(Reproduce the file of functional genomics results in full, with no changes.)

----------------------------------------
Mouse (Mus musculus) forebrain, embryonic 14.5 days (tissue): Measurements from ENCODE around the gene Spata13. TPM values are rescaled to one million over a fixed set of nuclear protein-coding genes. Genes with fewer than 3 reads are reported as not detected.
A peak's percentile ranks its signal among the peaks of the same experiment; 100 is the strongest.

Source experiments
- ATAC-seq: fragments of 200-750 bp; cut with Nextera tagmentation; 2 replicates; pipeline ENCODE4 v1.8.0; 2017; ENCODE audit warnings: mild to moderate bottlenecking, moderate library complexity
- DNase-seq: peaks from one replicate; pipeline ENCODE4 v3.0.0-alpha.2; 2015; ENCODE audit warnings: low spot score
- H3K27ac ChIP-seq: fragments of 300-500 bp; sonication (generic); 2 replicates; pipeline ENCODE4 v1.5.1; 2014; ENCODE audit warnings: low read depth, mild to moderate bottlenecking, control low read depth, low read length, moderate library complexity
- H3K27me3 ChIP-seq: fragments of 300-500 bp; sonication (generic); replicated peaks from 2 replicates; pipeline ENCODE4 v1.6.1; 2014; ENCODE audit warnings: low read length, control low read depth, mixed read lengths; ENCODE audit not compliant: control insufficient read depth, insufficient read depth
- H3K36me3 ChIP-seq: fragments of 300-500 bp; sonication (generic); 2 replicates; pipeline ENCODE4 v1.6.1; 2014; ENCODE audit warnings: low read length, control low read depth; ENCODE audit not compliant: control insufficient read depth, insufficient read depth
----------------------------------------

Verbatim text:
Mouse (Mus musculus) forebrain, embryonic 14.5 days (tissue): Measurements from ENCODE around the gene Spata13. TPM values are rescaled to one million over a fixed set of nuclear protein-coding genes. Genes with fewer than 3 reads are reported as not detected.
A peak's percentile ranks its signal among the peaks of the same experiment; 100 is the strongest.

Source experiments
- ATAC-seq: fragments of 200-750 bp; cut with Nextera tagmentation; 2 replicates; pipeline ENCODE4 v1.8.0; 2017; ENCODE audit warnings: mild to moderate bottlenecking, moderate library complexity
- DNase-seq: peaks from one replicate; pipeline ENCODE4 v3.0.0-alpha.2; 2015; ENCODE audit warnings: low spot score
- H3K27ac ChIP-seq: fragments of 300-500 bp; sonication (generic); 2 replicates; pipeline ENCODE4 v1.5.1; 2014; ENCODE audit warnings: low read depth, mild to moderate bottlenecking, control low read depth, low read length, moderate library complexity
- H3K27me3 ChIP-seq: fragments of 300-500 bp; sonication (generic); replicated peaks from 2 replicates; pipeline ENCODE4 v1.6.1; 2014; ENCODE audit warnings: low read length, control low read depth, mixed read lengths; ENCODE audit not compliant: control insufficient read depth, insufficient read depth
- H3K36me3 ChIP-seq: fragments of 300-500 bp; sonication (generic); 2 replicates; pipeline ENCODE4 v1.6.1; 2014; ENCODE audit warnings: low read length, control low read depth; ENCODE audit not compliant: control insufficient read depth, insufficient read depth